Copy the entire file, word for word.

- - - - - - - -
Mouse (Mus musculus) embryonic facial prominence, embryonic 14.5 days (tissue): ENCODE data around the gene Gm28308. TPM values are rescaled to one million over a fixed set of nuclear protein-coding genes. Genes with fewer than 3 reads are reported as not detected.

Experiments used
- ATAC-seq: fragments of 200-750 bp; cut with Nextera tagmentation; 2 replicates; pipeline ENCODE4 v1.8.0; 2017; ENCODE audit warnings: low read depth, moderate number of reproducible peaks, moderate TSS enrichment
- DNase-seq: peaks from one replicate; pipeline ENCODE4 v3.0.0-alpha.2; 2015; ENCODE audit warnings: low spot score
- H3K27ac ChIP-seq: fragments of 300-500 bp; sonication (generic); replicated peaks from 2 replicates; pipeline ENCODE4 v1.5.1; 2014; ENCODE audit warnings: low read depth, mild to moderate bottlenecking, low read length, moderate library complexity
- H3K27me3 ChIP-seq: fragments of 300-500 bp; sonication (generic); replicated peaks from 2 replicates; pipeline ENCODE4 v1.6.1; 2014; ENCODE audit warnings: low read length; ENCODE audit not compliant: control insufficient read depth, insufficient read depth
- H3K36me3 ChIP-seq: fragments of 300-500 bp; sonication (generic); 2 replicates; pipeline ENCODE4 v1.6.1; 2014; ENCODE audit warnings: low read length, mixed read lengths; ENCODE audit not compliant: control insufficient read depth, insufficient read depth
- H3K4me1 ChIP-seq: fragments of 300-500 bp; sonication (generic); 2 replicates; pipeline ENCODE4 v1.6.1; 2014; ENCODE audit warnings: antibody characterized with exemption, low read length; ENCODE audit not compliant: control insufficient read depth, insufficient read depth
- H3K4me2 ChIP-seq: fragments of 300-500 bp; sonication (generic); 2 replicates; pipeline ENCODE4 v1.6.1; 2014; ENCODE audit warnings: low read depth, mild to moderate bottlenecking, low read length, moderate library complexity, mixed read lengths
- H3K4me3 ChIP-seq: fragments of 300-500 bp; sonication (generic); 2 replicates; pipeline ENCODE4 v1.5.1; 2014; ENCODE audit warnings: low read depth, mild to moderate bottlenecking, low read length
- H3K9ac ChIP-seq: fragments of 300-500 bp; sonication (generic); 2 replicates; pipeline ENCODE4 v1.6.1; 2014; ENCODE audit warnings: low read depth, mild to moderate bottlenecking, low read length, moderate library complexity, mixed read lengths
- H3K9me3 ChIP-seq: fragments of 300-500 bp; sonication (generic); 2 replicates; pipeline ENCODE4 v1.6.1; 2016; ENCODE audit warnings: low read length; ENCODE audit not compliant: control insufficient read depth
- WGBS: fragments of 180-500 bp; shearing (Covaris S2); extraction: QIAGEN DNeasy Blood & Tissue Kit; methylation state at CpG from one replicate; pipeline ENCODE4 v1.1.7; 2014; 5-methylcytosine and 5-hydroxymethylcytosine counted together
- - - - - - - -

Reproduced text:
Mouse (Mus musculus) embryonic facial prominence, embryonic 14.5 days (tissue): ENCODE data around the gene Gm28308. TPM values are rescaled to one million over a fixed set of nuclear protein-coding genes. Genes with fewer than 3 reads are reported as not detected.

Experiments used
- ATAC-seq: fragments of 200-750 bp; cut with Nextera tagmentation; 2 replicates; pipeline ENCODE4 v1.8.0; 2017; ENCODE audit warnings: low read depth, moderate number of reproducible peaks, moderate TSS enrichment
- DNase-seq: peaks from one replicate; pipeline ENCODE4 v3.0.0-alpha.2; 2015; ENCODE audit warnings: low spot score
- H3K27ac ChIP-seq: fragments of 300-500 bp; sonication (generic); replicated peaks from 2 replicates; pipeline ENCODE4 v1.5.1; 2014; ENCODE audit warnings: low read depth, mild to moderate bottlenecking, low read length, moderate library complexity
- H3K27me3 ChIP-seq: fragments of 300-500 bp; sonication (generic); replicated peaks from 2 replicates; pipeline ENCODE4 v1.6.1; 2014; ENCODE audit warnings: low read length; ENCODE audit not compliant: control insufficient read depth, insufficient read depth
- H3K36me3 ChIP-seq: fragments of 300-500 bp; sonication (generic); 2 replicates; pipeline ENCODE4 v1.6.1; 2014; ENCODE audit warnings: low read length, mixed read lengths; ENCODE audit not compliant: control insufficient read depth, insufficient read depth
- H3K4me1 ChIP-seq: fragments of 300-500 bp; sonication (generic); 2 replicates; pipeline ENCODE4 v1.6.1; 2014; ENCODE audit warnings: antibody characterized with exemption, low read length; ENCODE audit not compliant: control insufficient read depth, insufficient read depth
- H3K4me2 ChIP-seq: fragments of 300-500 bp; sonication (generic); 2 replicates; pipeline ENCODE4 v1.6.1; 2014; ENCODE audit warnings: low read depth, mild to moderate bottlenecking, low read length, moderate library complexity, mixed read lengths
- H3K4me3 ChIP-seq: fragments of 300-500 bp; sonication (generic); 2 replicates; pipeline ENCODE4 v1.5.1; 2014; ENCODE audit warnings: low read depth, mild to moderate bottlenecking, low read length
- H3K9ac ChIP-seq: fragments of 300-500 bp; sonication (generic); 2 replicates; pipeline ENCODE4 v1.6.1; 2014; ENCODE audit warnings: low read depth, mild to moderate bottlenecking, low read length, moderate library complexity, mixed read lengths
- H3K9me3 ChIP-seq: fragments of 300-500 bp; sonication (generic); 2 replicates; pipeline ENCODE4 v1.6.1; 2016; ENCODE audit warnings: low read length; ENCODE audit not compliant: control insufficient read depth
- WGBS: fragments of 180-500 bp; shearing (Covaris S2); extraction: QIAGEN DNeasy Blood & Tissue Kit; methylation state at CpG from one replicate; pipeline ENCODE4 v1.1.7; 2014; 5-methylcytosine and 5-hydroxymethylcytosine counted together